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Carla Paperback – 23 Sep 2013
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Any doubts? Only mine, and nothing that should result in a churlish loss of a star due to my personal taste. The author has stated that ‘short’ is the operative word when composing modern Indie works, and Carla definitely races towards a denouement at lightning speed. In this breathlessly rapid Twitter world of soundbites, résumés, compilations and 10-second attention spans this makes sense. Yet, even though I personally feel terrorised by time wasting, I do make an exception when it comes to literature. I am quite willing to spend weeks on Middlemarch or Moby Dick but not seconds waiting for a web page to upload, for example. And maybe because I’m not especially a film buff like the author I am not so obsessed with overblown Sergio Leone-type grand finales, especially in novels. Those are my takes on a sizzling work of Indie creative writing, too good to be labelled as ‘pulp fiction’.
John Dexter is an extraordinarily mentally disturbed man who has done some terrifying things (many of which are, frustratingly, only hinted at), but he's also oddly likeable. After a while the problems created by his extreme fear-of-abandonment issues seem sort of - well, understandable. You feel sympathy for him, and want to help him. Yes, this is a love story but it's more like a study of the type of psychological disorders attributed to Dexter. Aside from his completely absorbing case history, the book is witty, clever, street sharp and kinda cool. I can see why it has the 'cult novel' tag. I loved it. Mark Barry, thank you from saving me after a short run of abandoned books! This was a breath of fresh air, albeit a psychotic one.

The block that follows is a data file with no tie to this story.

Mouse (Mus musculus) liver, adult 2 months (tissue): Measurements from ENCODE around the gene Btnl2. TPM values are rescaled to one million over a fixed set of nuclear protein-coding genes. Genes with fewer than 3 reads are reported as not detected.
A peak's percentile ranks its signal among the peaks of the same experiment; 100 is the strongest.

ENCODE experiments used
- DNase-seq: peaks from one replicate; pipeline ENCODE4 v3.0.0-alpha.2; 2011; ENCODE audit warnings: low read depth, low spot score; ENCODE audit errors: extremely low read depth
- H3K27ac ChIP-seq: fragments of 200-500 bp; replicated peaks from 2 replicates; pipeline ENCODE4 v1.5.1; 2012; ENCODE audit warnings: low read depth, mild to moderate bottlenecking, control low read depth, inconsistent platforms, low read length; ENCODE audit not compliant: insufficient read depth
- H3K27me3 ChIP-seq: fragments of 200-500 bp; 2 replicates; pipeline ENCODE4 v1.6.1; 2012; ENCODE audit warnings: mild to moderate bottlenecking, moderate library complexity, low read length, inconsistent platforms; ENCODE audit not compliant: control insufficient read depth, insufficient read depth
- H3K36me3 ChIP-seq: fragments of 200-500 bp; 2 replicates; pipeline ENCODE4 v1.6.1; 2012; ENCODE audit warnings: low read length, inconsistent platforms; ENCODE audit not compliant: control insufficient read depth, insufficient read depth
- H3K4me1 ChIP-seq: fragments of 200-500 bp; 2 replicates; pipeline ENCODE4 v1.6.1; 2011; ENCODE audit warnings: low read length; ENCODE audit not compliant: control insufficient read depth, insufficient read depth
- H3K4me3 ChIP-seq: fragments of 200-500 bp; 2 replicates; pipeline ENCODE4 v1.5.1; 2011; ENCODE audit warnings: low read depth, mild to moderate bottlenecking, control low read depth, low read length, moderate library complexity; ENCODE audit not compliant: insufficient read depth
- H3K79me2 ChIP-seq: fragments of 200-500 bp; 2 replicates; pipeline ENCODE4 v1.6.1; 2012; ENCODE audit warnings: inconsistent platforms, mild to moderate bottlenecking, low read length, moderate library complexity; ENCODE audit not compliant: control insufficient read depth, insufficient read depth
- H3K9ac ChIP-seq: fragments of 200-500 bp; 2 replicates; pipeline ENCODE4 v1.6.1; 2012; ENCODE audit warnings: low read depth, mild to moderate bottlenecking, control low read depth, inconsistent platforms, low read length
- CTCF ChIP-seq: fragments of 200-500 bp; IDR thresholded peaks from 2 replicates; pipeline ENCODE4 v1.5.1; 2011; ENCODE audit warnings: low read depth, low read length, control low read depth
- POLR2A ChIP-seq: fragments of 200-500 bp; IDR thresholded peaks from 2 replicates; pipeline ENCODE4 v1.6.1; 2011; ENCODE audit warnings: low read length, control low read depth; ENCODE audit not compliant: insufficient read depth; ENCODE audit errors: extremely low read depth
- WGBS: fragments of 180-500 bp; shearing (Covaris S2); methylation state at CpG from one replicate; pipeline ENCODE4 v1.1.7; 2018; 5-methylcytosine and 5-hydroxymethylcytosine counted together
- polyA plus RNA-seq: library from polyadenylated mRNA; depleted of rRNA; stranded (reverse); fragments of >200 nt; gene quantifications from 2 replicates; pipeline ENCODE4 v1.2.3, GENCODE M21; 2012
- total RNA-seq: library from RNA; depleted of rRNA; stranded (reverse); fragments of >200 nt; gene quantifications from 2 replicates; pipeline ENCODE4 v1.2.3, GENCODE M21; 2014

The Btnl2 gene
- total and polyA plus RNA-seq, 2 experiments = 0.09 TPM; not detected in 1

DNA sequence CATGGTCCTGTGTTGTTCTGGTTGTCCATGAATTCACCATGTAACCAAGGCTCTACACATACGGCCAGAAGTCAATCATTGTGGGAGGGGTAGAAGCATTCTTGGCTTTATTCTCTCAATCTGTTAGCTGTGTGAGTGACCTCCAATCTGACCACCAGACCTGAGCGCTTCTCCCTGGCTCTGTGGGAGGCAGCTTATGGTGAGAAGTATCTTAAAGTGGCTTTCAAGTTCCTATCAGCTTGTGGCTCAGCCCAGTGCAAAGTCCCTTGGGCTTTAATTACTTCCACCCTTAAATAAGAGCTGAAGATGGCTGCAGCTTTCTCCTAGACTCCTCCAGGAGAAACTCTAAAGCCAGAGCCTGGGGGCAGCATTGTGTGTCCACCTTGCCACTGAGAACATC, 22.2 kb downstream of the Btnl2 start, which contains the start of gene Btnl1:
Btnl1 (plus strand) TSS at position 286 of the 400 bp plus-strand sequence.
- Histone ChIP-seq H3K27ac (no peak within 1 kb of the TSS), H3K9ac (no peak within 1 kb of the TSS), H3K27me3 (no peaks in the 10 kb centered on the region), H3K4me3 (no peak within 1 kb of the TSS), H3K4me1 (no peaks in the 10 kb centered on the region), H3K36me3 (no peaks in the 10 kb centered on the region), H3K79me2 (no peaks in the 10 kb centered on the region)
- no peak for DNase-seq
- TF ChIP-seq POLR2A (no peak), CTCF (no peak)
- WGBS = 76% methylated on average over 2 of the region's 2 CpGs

A couple of things I loved - when John, the narrator, digresses onto another subject, particularly if giving spoilers about a film or book that might interest you, he gives the exact phrase to type into the 'search' on your reading device so, if you like, you can skip the digression and get back to the story. Marvellous! I actually took him up on it once, because I found myself wanting to read Norman Mailer's 'An American Dream' - and it worked! But this book is a perfect example of something I believe - never mind all the current trends in what are or are not acceptable in novel writing, when someone writes as well as Barry does they can stray from the plot all they like.
Negatives? Only one: too many uses of the phrase 'Carla and I' which should have been 'Carla and me' - hey, ignore me, it's a particular niggle of mine! I'm sure it won't bother anyone else. I've had this book on my Kindle for over a year, and am so glad I finally got round to opening it. If you've got it on yours too, please do the same!
John is a candid and compelling narrator. You’re sitting in the snug with him and he’s pouring his heart out to you over a few pints. While he shares his history of aberrant behaviour and his intense feelings for Carla, there are moments when you furtively look around the bar looking for escape and others where you daren’t interrupt even though you fancy another pint. As his story unfolds, you feel embarrassment, irritation and shock, as well as sympathy and anxiety. You know it’s unlikely, but you can’t help but want a happy ending for him.
While John may lack self-control, Mark Barry is completely in control of his words. This is sensitive, witty, sharp, hard-hitting writing - perfect for telling this damaged man’s story.
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A good insight to a person who is living with a personality disorder.